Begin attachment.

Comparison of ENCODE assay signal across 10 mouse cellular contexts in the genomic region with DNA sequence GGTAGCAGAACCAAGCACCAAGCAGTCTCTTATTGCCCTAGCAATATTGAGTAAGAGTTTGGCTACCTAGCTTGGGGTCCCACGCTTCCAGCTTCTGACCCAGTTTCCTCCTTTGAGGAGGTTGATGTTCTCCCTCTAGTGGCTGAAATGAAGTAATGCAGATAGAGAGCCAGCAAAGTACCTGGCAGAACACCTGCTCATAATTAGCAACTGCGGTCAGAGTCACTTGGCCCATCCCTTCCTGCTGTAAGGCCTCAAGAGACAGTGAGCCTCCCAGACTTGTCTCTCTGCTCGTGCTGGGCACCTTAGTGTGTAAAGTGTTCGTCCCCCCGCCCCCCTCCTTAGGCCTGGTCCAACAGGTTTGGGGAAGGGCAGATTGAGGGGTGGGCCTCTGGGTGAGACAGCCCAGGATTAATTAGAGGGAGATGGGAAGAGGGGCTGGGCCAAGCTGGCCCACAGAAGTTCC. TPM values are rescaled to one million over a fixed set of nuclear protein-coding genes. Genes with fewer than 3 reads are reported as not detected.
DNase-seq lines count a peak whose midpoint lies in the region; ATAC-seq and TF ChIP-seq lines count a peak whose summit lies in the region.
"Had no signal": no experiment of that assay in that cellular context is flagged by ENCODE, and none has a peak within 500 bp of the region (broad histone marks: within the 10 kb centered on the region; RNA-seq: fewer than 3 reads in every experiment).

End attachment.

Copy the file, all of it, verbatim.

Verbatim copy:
Comparison of ENCODE assay signal across 10 mouse cellular contexts in the genomic region with DNA sequence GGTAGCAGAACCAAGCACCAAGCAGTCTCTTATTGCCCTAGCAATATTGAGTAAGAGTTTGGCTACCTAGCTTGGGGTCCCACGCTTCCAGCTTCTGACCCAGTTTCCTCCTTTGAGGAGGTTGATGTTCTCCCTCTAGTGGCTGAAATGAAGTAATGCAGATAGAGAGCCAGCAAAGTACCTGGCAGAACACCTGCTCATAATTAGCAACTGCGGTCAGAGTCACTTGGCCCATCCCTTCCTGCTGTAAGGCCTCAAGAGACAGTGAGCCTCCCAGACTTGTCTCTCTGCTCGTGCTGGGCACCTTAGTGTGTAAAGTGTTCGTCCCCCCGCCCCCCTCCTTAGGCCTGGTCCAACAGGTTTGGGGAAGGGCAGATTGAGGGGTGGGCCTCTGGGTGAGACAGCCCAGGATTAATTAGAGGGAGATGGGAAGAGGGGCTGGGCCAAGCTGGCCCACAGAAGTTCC. TPM values are rescaled to one million over a fixed set of nuclear protein-coding genes. Genes with fewer than 3 reads are reported as not detected.
DNase-seq lines count a peak whose midpoint lies in the region; ATAC-seq and TF ChIP-seq lines count a peak whose summit lies in the region.
"Had no signal": no experiment of that assay in that cellular context is flagged by ENCODE, and none has a peak within 500 bp of the region (broad histone marks: within the 10 kb centered on the region; RNA-seq: fewer than 3 reads in every experiment).